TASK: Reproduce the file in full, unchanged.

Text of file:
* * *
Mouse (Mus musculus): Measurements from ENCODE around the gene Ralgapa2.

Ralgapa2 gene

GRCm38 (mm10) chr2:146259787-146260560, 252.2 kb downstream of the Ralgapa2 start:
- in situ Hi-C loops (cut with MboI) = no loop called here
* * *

Mouse (Mus musculus): Measurements from ENCODE around the gene Ralgapa2.

Ralgapa2 gene

GRCm38 (mm10) chr2:146259787-146260560, 252.2 kb downstream of the Ralgapa2 start:
- in situ Hi-C loops (cut with MboI) = no loop called here